Comparing models in the presence of lots of noise, as in binary-data regression

A final difficulty of cross-validation is that, in models where the data-level variation is high, most of the predictive error will be due to this data-level variation, and so vastly different models can actually have similar levels of cross-validation error.

Shouhao and I have noticed this problem in a logistic regression of vote preferences on demographic and geographic predictors. Given the information we have, most voters are predicted to have a probability between .3 and .7 of supporting either party. The predictive root mean squared error is necessarily then close to .5, no matter what we do with the model. However, when evaluating errors at the group level (leaving out data from an entire state), the cross-validation appears to be more informative.


Cross-validation is an important technique that should be standard, but there is no standard way of applying it in a Bayesian context. A good summary of some of the difficulties is in the paper, “Bayesian model assessment and comparison using cross-validation predictive densities,” by Aki Vehtari and Jouko Lampinen, Neural Computation 14 (10), 2339-2468. Yet another idea is DIC, which is a mixed analytical/computational approximation to an esitmated predictive error.

I don’t really know what’s the best next step toward routinizing Bayesian cross-validation.


  1. Sam Cook says:

    Aleks commented:

    I have been using cross-validation methods for a very long time,

    faced problems, and begun looking at Bayesian methods!

    There are a few nuisance parameters inherent to cross-validation.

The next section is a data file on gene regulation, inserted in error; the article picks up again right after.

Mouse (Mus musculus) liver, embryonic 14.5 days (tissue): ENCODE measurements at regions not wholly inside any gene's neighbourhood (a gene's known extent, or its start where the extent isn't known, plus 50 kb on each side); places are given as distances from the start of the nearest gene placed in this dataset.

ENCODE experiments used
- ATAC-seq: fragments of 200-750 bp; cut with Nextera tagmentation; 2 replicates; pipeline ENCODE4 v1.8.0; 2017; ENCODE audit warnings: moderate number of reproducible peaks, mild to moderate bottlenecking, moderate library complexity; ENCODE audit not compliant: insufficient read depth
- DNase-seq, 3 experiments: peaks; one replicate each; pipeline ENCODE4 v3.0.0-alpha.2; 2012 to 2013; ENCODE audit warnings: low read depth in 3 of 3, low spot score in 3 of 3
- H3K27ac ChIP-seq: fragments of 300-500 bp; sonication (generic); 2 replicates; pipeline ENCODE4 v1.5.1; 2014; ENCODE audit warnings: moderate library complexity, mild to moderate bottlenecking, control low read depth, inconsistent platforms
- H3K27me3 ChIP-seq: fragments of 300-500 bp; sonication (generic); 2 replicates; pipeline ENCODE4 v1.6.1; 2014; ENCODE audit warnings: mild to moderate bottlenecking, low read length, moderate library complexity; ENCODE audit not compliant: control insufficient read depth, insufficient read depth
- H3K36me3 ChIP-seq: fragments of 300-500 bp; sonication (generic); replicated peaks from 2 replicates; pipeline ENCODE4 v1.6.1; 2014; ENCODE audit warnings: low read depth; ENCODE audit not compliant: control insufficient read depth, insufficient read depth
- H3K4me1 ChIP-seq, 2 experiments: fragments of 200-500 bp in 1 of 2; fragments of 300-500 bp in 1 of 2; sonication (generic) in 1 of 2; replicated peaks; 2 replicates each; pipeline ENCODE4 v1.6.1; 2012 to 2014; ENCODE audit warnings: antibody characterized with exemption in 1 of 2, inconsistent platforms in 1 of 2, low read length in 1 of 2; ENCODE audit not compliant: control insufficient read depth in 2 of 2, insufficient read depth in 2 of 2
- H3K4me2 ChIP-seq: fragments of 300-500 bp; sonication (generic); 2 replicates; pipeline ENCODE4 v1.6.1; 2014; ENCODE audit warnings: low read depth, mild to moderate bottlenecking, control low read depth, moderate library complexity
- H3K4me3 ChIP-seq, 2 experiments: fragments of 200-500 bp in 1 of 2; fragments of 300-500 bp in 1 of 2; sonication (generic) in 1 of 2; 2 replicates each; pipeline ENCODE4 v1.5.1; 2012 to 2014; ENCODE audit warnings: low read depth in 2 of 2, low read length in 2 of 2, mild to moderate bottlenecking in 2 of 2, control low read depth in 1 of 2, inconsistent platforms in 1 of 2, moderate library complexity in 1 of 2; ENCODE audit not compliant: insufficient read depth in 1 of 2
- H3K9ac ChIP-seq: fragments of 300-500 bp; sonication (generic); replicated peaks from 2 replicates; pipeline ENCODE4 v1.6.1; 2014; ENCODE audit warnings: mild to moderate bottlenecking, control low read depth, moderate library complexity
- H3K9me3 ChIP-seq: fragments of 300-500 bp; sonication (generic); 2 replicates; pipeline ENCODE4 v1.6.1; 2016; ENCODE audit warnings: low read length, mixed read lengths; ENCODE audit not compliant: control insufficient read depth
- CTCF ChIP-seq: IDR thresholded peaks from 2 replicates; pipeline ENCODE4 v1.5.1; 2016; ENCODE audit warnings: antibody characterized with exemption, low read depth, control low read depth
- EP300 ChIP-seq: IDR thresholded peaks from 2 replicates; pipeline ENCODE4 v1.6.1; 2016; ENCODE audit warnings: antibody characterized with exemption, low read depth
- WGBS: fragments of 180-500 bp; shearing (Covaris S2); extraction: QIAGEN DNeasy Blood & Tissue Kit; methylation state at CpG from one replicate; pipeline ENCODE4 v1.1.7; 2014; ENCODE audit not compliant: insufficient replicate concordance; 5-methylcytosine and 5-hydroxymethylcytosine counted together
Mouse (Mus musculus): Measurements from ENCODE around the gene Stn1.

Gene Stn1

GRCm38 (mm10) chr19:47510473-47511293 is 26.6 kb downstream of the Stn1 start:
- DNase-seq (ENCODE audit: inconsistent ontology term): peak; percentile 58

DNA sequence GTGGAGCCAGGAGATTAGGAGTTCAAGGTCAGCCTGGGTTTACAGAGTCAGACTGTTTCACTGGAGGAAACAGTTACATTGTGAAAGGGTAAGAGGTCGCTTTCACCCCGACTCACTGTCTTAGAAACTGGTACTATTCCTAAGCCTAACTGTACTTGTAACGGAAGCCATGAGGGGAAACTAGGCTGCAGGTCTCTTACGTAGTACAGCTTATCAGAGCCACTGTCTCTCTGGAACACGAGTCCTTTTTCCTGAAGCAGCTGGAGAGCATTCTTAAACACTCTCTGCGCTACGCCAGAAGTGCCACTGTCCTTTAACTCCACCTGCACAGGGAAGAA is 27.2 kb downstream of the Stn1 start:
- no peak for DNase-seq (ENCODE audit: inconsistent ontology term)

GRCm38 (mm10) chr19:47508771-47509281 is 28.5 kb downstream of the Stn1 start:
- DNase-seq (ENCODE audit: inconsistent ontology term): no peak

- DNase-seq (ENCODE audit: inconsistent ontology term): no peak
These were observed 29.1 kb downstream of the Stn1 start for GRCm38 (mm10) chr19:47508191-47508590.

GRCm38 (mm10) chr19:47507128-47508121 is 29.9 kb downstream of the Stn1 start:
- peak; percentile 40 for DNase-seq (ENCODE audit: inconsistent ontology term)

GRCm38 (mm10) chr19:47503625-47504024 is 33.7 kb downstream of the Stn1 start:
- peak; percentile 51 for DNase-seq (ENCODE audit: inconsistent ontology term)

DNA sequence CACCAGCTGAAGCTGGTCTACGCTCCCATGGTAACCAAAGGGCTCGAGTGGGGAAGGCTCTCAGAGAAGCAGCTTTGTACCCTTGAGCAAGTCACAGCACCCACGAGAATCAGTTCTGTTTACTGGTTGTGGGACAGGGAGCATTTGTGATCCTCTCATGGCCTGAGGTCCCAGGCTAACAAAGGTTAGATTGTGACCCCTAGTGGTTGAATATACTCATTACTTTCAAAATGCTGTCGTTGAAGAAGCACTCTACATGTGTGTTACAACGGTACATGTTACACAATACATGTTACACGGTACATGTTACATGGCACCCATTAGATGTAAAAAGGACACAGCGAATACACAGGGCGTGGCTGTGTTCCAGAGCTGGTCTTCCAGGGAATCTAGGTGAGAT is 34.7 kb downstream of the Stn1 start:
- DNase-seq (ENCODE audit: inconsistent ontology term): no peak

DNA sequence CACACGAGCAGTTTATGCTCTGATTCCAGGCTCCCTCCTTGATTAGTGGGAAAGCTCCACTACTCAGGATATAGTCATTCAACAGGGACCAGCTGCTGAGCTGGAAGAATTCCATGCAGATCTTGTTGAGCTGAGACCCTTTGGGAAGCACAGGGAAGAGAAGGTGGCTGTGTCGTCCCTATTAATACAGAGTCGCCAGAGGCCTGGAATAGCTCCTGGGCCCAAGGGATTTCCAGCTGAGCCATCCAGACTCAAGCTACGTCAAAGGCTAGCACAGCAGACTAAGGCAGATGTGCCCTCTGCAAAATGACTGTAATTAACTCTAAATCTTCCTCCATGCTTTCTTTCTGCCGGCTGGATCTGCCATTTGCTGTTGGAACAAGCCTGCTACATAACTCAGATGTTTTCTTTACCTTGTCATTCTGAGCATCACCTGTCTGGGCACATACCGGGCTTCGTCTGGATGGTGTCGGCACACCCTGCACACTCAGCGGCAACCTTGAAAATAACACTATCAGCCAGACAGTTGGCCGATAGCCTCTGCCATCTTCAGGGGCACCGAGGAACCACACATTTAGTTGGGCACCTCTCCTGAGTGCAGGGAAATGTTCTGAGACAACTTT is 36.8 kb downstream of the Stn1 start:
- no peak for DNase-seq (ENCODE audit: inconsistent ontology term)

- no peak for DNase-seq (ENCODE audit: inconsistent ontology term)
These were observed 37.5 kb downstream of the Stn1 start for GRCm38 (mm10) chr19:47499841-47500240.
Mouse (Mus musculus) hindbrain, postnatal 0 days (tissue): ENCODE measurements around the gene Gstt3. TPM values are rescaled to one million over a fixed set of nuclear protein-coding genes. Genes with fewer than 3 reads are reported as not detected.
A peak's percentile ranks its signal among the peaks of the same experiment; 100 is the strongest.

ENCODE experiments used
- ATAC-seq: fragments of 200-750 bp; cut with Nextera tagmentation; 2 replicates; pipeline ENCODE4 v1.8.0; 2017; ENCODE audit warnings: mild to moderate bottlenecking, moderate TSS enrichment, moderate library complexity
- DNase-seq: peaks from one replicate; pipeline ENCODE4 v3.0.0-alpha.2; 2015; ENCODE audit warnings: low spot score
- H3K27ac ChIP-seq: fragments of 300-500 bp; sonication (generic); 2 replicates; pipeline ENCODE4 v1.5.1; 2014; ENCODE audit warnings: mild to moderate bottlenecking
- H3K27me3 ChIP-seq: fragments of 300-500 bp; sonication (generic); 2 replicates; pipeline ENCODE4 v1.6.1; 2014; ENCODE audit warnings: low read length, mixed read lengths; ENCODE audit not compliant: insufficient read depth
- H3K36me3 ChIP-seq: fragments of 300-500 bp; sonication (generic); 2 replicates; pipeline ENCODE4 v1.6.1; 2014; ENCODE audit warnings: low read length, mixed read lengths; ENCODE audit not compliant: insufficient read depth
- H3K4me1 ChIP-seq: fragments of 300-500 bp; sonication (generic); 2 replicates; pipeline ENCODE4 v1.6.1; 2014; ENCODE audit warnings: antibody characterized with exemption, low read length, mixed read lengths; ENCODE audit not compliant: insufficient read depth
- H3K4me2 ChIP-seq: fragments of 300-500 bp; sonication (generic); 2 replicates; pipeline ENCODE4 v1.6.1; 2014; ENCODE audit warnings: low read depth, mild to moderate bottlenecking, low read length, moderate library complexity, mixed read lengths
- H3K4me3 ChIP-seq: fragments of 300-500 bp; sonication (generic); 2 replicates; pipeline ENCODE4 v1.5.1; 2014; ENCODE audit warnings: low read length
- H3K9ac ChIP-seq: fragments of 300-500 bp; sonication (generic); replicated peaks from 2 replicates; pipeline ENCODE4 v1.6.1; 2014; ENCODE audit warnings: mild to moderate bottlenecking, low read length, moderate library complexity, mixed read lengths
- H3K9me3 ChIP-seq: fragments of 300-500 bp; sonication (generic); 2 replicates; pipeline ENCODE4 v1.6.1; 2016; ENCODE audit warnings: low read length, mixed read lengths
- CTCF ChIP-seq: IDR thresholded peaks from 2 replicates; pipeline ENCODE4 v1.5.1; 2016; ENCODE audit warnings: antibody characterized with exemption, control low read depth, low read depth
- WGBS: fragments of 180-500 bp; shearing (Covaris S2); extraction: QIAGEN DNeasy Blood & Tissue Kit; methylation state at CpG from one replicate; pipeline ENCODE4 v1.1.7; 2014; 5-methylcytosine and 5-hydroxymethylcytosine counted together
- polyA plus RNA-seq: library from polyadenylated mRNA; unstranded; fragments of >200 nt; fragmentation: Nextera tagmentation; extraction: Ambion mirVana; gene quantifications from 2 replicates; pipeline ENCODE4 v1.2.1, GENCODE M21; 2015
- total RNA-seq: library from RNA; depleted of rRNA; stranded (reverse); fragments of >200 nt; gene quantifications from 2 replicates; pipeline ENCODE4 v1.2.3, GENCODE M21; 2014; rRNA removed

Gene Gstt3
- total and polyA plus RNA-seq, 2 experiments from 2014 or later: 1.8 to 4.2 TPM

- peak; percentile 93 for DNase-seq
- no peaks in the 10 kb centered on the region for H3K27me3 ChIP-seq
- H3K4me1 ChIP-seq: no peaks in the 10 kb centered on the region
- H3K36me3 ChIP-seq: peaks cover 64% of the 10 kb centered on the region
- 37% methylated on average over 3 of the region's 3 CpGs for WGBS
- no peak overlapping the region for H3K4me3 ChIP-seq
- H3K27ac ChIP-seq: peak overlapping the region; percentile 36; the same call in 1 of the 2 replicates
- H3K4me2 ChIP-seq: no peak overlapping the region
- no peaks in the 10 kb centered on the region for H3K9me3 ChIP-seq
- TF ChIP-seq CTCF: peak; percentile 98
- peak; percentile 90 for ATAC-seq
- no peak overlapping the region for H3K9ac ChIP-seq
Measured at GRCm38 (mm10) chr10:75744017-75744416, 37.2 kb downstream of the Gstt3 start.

For example, the number of folds is K. One then assigns the

    instances into K subsets. The result is a utility for each

    individual data instance {u_1,u_2,…,u_N}. What is the utility of

    a particular model? It is P(u_i | i, K, S) where i is the

    instance, and S is the assignment. So you have two nuisance

    parameters, S and the number of folds, K. A Bayesian would want to

    integrate them out, so you have to assume a prior over K and S,

    and sample over this.

    Leave-one-out is a nice way of integrating S out. Unfortunately,

    the prior over K is P(K=n)=1: not everyone would agree with this.

    In my experience, leave-one-out often leads to overfitting.

    As for multilevel models, there is some theory on how to sample in

    bootstrap literature. We recently had a discussion on this topic on Usenet.


  2. Sam Cook says:

    Erwann commented:

    FYI I found Ch7 of "Elements of statistical learning" by Hastie et al. quite useful on this topic. Further to my comments at the seminar: the cv-k error is unbiased for a n-k datapoints statistic (but is overestimated for an n-datapoints statistics). Bias arises when cv is combined with the bootstrap but there are associated benefits (Efron, cv vs bootstrap, 1995).

    Other thought (maybe it's been already suggested during the seminar?):

    Would it make sense to combine cv-k as part of the mcmc, that is by alternating over k subsets of data every p-cycles of the chain? It's not obvious that the chain would converge, but if it did it would make the inference more robust w/out extra computational challenge.

  3. Anonymous says:

    plz send some links for some reading material on Cross validation in general how it helps in clustering from the basics.